Meanwhile, extended hands-on internships can be thought of as “quality over quantity.” Of course, that’s not to say that externships are low-quality opportunities. But, when an employer sees a six-month-long internship on your resume, they’ll likely recognize that you have a deeper understanding of specific skill sets.
Externships are designed to be exploratory; they provide a more surface-level understanding of an industry or role and help students decide if a certain career path is right for them.
Internships prepare students for the specific demands of their future role, often acting as a steppingstone into a full-time position.
Should I Pursue an Externship or an Internship?
Ultimately, the choice is yours. But why limit yourself to only one option? Internships and externships are both valuable opportunities to learn more about your potential career path. Time permitting, you can undertake both types of work experiences throughout your college career.
Regardless of which choice you make, one thing is for sure: There’s no substitute for the real-world experience that internships and externships offer. If the idea of direct, applicable learning piques your interest, focus your college applications on schools like North Central College that emphasize high-quality internships and hands-on experience.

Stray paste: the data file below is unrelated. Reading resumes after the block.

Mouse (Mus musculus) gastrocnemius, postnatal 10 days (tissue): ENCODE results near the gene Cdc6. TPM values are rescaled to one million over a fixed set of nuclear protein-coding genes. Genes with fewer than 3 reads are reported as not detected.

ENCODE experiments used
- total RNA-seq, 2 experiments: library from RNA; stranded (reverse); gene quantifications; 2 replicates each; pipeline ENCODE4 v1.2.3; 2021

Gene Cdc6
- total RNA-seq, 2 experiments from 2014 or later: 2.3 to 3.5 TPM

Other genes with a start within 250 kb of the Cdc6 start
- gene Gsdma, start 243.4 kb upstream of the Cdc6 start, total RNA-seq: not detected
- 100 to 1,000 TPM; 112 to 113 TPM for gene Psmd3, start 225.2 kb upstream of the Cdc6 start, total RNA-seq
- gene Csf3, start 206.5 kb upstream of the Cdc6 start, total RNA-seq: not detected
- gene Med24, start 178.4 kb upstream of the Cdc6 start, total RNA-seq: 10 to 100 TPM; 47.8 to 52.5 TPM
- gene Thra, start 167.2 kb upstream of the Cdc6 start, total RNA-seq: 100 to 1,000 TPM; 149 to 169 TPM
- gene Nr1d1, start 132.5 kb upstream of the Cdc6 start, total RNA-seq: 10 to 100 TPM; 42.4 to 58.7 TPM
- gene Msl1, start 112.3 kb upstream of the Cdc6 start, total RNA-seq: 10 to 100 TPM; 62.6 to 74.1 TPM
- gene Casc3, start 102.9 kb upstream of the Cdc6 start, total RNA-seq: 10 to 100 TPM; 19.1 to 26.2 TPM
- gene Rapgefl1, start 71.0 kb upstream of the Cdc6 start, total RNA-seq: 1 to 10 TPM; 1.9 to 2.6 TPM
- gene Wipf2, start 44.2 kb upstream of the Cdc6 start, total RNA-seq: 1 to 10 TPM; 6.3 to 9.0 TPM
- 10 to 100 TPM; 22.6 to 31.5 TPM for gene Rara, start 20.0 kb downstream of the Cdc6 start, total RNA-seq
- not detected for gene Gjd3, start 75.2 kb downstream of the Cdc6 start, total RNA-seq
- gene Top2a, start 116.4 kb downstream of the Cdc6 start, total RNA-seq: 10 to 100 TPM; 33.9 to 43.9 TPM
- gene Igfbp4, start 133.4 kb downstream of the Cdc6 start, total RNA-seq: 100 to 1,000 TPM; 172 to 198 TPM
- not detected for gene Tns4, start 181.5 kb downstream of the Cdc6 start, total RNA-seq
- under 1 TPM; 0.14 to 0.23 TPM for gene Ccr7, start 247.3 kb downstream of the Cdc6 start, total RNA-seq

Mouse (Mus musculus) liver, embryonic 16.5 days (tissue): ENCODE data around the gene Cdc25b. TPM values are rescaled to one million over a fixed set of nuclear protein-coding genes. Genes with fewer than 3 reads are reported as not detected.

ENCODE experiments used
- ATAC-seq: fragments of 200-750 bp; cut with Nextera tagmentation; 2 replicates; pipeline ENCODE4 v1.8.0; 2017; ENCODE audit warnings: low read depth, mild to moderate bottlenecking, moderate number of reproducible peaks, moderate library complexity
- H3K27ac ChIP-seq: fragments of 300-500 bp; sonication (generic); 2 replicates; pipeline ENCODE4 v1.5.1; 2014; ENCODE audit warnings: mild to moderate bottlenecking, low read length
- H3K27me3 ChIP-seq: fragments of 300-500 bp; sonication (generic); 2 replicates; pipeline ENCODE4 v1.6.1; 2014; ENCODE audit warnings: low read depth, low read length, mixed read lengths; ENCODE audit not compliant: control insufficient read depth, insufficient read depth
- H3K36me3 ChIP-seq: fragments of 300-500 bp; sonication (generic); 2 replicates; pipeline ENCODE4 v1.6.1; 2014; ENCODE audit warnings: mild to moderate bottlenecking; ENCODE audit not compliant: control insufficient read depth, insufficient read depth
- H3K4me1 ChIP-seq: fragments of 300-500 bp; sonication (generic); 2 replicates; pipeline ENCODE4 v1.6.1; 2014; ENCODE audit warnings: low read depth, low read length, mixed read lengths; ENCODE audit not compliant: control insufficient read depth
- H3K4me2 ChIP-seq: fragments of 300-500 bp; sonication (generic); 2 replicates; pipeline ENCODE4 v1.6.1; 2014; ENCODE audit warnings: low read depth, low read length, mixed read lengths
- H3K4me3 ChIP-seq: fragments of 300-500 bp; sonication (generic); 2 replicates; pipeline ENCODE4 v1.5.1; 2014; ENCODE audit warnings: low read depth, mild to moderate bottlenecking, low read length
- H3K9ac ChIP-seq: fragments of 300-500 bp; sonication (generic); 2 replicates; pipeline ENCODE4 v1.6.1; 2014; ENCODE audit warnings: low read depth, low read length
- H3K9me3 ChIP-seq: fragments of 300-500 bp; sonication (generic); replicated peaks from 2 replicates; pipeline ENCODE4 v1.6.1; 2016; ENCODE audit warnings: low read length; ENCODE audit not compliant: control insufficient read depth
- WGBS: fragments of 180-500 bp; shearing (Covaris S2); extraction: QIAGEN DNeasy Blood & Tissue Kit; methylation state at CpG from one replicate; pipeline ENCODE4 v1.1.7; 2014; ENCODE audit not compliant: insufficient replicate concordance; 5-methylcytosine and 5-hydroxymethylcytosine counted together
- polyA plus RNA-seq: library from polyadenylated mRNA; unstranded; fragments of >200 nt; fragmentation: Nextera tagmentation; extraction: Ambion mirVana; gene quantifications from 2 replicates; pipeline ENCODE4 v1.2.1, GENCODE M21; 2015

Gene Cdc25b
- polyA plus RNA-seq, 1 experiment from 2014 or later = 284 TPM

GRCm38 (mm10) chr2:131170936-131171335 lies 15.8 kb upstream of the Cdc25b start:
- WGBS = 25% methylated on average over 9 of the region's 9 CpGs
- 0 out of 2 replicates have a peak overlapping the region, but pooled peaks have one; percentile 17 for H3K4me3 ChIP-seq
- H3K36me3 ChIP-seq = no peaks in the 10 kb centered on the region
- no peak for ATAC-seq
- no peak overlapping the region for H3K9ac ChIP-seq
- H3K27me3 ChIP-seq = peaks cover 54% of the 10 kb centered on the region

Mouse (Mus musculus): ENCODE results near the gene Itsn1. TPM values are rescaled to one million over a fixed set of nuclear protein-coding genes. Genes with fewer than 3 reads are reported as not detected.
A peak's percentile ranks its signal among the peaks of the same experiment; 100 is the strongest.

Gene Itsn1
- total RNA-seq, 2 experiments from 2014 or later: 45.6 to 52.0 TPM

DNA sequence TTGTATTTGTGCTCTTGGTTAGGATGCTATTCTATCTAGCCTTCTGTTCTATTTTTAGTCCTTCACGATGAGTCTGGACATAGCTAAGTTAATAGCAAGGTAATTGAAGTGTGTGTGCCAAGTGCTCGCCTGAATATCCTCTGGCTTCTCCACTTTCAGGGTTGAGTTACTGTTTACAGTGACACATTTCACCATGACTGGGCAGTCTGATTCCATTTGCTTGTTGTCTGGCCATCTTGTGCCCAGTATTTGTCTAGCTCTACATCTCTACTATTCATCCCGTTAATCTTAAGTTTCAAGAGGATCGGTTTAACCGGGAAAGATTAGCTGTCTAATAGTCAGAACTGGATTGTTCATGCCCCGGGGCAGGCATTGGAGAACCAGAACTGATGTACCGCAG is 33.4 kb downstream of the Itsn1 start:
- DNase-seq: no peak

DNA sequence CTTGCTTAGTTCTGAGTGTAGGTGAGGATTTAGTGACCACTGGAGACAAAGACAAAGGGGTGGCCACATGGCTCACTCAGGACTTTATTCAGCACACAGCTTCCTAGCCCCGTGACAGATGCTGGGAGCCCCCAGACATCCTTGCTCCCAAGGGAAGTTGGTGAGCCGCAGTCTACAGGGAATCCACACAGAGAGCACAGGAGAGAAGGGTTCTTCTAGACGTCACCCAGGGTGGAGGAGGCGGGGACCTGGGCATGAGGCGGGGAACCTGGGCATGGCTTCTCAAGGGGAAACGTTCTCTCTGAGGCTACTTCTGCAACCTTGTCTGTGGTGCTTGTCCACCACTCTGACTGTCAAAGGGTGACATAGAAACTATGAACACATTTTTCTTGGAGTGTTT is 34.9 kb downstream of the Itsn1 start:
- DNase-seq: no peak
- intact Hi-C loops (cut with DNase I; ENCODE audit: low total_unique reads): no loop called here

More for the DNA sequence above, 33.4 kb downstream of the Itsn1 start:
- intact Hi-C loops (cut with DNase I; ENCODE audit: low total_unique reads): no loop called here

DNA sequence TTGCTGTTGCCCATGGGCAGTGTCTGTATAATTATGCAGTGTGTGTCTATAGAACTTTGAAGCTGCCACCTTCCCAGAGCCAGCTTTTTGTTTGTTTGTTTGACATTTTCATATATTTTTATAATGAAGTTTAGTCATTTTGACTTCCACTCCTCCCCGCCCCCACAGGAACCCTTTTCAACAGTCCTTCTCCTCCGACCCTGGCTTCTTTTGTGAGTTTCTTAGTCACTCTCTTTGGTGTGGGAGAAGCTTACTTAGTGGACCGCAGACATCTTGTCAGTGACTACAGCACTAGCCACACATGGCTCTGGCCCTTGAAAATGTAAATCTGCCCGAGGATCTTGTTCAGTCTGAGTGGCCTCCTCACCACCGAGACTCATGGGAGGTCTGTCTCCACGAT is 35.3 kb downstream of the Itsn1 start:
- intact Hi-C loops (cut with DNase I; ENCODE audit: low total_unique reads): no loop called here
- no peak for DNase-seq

To find out more about in-school work experience, check out our complete guide on internships.
Jacob Imm is the assistant director of communications at North Central College Office of Marketing and Communications. He has 11 years of collegiate communications experience and has worked with hundreds of college students. He has a bachelor’s degree from the University of Notre Dame and a master’s degree from Northern Illinois University.
Indeed Editorial Team. (2021, October 28). Definitive Guide To Externships and Internships. Indeed. Retrieved January 18, 2022, from https://www.indeed.com/career-advice/career-development/externship-vs-internship
2021 Internship & Co-op Survey Report. (2021, April). National Association of Colleges and Employers (NACE). Retrieved January 18, 2022, from https://www.naceweb.org/uploadedfiles/files/2021/publication/executive-summary/2021-nace-internship-and-co-op-survey-executive-summary.pdf